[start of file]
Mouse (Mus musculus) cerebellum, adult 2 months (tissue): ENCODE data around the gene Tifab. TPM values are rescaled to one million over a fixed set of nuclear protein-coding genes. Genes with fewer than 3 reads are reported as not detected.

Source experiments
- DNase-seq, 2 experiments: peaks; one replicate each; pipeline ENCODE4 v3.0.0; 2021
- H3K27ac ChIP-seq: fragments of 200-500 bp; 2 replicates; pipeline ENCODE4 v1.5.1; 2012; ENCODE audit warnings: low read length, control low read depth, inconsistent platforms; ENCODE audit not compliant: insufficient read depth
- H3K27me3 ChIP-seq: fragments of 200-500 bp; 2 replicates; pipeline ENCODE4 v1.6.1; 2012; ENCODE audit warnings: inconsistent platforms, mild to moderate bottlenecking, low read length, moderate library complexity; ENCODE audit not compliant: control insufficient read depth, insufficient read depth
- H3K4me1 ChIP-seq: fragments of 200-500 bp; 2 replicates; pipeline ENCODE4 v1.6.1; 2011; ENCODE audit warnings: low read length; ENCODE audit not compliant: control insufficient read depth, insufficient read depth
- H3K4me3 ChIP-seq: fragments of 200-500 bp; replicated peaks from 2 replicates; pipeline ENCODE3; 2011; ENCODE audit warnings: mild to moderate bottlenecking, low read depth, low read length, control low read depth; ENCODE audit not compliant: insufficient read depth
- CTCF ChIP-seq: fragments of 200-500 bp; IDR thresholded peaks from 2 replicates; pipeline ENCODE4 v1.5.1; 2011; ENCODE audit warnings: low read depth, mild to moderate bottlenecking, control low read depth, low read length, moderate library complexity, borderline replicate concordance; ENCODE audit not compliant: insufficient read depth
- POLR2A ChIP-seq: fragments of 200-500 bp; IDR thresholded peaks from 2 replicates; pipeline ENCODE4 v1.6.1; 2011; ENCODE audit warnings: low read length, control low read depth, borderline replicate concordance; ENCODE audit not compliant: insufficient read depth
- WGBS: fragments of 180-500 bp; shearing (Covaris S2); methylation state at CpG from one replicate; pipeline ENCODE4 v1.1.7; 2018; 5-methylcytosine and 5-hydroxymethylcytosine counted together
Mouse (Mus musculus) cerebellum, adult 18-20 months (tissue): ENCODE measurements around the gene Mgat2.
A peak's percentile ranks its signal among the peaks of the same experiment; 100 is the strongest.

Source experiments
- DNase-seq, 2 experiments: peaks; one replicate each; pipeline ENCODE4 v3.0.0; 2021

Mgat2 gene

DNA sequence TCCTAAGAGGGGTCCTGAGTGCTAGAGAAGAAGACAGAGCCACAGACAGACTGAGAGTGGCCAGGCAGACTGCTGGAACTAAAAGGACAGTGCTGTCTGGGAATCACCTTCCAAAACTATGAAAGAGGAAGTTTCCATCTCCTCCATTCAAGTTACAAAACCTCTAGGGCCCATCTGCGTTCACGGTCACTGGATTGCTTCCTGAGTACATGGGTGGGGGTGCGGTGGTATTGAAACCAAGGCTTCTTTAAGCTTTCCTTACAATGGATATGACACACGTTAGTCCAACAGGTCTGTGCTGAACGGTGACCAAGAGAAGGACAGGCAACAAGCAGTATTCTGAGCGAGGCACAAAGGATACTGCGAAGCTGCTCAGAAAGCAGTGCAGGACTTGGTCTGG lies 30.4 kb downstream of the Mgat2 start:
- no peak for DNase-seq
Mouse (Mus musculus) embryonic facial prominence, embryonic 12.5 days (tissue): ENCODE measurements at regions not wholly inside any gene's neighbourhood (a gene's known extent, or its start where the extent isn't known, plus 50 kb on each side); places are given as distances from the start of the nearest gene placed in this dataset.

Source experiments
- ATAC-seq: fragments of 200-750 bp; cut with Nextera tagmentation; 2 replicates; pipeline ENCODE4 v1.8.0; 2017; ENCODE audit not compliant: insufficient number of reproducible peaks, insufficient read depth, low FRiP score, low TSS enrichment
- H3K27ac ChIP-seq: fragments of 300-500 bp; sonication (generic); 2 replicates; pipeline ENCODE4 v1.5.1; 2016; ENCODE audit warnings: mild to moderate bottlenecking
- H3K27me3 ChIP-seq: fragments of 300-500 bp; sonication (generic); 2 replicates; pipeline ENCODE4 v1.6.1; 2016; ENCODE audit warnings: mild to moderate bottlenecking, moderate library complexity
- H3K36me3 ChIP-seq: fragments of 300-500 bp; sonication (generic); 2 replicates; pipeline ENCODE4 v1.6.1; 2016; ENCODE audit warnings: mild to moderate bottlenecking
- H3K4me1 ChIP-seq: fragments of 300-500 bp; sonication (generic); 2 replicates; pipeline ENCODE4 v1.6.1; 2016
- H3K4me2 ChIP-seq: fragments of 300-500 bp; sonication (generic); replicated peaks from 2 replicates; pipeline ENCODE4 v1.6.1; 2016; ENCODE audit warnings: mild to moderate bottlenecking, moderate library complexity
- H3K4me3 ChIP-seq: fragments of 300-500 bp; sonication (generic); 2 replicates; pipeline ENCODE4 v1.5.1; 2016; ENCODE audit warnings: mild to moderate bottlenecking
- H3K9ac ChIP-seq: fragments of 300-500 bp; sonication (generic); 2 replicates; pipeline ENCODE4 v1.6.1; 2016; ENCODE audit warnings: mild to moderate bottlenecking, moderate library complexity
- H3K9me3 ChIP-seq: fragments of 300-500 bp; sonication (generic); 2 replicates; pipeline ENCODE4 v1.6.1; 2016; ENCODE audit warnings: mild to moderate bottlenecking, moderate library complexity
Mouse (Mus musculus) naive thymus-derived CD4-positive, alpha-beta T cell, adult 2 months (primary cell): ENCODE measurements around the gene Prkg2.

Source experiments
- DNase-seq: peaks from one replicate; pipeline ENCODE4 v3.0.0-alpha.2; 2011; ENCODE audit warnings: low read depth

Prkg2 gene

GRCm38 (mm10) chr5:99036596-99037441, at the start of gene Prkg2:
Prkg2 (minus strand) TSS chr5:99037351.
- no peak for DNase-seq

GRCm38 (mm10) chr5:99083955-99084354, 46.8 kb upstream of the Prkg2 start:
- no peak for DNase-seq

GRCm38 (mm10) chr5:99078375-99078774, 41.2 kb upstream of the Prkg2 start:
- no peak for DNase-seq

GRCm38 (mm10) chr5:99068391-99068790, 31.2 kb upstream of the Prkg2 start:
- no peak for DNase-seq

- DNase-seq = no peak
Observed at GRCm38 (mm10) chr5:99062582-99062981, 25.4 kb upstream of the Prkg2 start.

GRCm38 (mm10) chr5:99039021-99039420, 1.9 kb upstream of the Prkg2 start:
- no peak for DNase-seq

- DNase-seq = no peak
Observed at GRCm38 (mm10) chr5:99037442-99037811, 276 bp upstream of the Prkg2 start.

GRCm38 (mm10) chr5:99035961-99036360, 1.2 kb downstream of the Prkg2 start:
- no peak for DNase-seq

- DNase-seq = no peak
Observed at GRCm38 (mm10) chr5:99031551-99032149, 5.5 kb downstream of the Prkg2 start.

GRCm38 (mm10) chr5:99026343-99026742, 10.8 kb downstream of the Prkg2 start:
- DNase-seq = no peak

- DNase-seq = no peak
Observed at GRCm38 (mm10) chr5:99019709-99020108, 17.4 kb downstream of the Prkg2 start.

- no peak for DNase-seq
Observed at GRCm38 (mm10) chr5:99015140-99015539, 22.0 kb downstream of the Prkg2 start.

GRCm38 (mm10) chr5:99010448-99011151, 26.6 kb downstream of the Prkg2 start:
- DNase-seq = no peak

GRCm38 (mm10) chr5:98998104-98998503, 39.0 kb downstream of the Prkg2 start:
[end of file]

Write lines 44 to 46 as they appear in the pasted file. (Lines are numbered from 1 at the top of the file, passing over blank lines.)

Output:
GRCm38 (mm10) chr5:99039021-99039420, 1.9 kb upstream of the Prkg2 start:
- no peak for DNase-seq

- DNase-seq = no peak